In the 2010 first quarter, the company reduced SG&A expenses by $0.7 million, a decrease of 12.3% as compared to the 2009 first quarter. That reduction was due primarily to a 10% across-the-board reduction in salaries and wages, which became effective in February 2009, and continued implementation of other cost-cutting measures that were initiated in the latter part of 2008 in response to the economic recession and credit crisis.
On the balance sheet, accounts receivable increased by $1.2 million, to $17.9 million, from $16.7 million at March 31, 2009, as a result of the increase in sales in Canada. Inventories at March 31 were $25.2 million, a decrease of $5.6 million compared with $30.8 million a year earlier, which was attributable to the company’s cost savings measures and the reduction in consumer demand primarily in the United States. As a result of the reduction in inventories at March 31, 2010, the company was able to reduce long-term debt by 37% to $12.8 million at March 31, 2010 from $20.2 million at March 31, 2009.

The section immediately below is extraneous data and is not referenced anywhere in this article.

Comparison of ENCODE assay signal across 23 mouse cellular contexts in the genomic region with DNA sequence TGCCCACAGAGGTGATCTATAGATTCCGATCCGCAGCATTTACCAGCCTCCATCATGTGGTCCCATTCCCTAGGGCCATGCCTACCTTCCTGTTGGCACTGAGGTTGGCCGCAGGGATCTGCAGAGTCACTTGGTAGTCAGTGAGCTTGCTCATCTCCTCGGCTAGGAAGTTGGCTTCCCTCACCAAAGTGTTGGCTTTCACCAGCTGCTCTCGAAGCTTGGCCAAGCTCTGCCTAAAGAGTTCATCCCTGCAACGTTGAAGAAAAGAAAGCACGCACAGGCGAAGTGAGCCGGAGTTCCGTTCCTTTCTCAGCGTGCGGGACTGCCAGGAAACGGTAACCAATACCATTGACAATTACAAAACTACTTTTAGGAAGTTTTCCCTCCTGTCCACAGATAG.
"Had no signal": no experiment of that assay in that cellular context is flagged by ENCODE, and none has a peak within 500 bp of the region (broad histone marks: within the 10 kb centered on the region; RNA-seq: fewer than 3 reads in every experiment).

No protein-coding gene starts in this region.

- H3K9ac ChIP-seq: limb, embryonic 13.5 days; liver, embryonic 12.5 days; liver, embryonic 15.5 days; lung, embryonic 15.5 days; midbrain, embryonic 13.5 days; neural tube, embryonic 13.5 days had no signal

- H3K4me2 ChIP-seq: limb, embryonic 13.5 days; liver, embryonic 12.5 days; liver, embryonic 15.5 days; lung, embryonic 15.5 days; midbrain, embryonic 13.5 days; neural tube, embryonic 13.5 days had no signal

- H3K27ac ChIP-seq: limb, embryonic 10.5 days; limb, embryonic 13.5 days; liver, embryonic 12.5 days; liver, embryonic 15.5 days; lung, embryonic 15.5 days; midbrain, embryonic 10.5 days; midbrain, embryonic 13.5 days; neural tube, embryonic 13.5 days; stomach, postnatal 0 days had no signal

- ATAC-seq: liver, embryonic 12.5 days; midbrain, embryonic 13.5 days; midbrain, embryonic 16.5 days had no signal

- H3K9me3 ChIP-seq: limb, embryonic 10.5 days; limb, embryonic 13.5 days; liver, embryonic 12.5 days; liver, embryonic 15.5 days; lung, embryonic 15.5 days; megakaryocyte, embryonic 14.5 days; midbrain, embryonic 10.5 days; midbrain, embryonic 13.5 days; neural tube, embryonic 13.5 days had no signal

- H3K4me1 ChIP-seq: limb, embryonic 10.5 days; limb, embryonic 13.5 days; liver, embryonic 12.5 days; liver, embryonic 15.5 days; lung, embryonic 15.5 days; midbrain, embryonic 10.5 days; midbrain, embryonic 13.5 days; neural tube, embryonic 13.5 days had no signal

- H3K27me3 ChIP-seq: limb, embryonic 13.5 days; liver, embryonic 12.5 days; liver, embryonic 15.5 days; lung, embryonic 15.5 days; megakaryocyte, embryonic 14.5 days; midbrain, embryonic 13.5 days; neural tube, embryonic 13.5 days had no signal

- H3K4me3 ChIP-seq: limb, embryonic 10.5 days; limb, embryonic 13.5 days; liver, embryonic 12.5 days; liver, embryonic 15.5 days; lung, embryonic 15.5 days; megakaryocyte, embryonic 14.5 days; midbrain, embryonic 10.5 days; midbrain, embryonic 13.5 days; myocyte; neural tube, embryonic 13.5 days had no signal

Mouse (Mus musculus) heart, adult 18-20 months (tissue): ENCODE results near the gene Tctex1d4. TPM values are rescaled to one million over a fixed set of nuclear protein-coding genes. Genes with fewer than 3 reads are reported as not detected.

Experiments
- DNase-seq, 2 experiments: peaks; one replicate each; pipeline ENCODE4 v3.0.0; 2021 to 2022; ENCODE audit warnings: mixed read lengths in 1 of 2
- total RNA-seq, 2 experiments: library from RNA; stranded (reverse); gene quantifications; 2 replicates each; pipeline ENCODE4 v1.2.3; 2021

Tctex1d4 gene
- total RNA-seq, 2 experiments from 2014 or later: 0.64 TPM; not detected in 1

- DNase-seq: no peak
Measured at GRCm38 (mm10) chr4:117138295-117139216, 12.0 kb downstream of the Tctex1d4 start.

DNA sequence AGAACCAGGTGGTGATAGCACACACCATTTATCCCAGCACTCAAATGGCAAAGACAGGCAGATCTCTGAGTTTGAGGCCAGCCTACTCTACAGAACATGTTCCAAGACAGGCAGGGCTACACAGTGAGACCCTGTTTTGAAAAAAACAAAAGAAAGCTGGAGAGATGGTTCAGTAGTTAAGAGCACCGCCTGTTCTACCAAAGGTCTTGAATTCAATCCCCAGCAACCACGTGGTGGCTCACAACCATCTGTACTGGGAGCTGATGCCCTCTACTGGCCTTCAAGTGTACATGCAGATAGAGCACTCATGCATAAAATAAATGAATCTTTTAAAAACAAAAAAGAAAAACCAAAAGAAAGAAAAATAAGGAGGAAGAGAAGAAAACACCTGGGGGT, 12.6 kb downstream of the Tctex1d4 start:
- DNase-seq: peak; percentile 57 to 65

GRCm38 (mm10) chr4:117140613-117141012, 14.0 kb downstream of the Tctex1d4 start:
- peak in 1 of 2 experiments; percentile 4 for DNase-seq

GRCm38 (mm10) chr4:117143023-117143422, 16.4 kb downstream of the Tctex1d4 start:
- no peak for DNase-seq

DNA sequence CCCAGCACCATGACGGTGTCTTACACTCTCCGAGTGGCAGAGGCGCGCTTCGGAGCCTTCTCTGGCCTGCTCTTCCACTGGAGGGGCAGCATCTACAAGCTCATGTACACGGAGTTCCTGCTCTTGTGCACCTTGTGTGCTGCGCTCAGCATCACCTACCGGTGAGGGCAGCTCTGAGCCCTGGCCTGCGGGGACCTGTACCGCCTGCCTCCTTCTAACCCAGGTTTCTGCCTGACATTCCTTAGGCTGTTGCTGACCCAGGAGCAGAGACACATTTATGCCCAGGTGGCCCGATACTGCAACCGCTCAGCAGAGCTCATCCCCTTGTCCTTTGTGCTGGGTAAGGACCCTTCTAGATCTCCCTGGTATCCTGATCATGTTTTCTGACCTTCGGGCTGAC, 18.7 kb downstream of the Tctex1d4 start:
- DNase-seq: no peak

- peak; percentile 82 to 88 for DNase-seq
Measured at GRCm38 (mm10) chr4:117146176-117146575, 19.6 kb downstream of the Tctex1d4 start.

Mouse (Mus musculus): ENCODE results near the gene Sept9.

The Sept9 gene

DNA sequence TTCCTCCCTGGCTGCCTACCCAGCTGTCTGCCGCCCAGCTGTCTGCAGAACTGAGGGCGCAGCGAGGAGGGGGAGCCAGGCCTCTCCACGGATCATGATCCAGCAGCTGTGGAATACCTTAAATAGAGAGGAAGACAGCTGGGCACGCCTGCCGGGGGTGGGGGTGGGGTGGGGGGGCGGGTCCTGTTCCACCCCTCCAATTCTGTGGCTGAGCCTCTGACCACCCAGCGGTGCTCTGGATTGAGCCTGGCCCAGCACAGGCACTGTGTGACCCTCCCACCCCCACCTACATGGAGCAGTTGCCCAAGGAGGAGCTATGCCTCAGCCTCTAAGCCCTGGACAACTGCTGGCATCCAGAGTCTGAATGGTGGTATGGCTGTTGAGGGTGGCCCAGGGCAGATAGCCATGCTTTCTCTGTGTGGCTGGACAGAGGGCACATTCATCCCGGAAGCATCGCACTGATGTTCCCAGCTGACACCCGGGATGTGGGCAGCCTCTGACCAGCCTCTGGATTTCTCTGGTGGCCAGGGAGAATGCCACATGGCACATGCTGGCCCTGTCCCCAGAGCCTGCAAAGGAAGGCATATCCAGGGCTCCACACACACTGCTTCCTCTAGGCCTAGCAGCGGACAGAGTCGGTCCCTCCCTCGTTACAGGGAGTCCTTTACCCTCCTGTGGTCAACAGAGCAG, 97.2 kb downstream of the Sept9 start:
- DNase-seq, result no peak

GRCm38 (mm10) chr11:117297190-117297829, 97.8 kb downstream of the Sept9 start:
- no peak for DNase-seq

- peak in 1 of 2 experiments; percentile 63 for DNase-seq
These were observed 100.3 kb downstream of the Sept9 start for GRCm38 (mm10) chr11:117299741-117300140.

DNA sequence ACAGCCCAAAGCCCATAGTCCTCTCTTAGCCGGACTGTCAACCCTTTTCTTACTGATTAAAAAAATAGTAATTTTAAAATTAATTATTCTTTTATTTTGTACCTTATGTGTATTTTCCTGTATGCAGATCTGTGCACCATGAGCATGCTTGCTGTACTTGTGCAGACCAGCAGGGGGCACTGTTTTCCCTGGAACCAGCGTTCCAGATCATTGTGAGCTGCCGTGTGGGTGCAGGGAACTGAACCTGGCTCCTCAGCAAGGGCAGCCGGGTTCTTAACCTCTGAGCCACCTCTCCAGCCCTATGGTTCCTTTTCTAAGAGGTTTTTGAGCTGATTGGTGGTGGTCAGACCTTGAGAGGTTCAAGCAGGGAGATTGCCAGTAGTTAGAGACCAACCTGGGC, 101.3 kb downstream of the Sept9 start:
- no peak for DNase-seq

“The actions we implemented in response to the difficult economic and industry conditions over the last six quarters provided the foundation for the solid financial results we posted to start 2010,” said Coast CEO Jim Musbach. ”The improvement in our results was driven by the strength of margins at our Canadian operations combined with continued control over the company’s SG&A expenses.
” We achieved our better overall financial results despite the absence of strength in our U.S. operations, which posted slight declines in sales and gross margins in this year’s first quarter. Although wholesale shipments of recreational vehicles improved industrywide in the first quarter, we believe that improvement was driven by inventory rebuilding at the dealer level rather than significantly improved retail sales. As a result, it may take more time for these factors to translate into improved sales and usage of RVs and boats, which would in turn generate better results for Coast.”